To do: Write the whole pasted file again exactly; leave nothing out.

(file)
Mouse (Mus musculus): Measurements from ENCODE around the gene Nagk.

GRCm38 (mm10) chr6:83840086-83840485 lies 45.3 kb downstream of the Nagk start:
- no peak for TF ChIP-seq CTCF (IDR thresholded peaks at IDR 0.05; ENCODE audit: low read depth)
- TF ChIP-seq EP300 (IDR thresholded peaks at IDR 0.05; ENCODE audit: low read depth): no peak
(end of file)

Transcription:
Mouse (Mus musculus): Measurements from ENCODE around the gene Nagk.

GRCm38 (mm10) chr6:83840086-83840485 lies 45.3 kb downstream of the Nagk start:
- no peak for TF ChIP-seq CTCF (IDR thresholded peaks at IDR 0.05; ENCODE audit: low read depth)
- TF ChIP-seq EP300 (IDR thresholded peaks at IDR 0.05; ENCODE audit: low read depth): no peak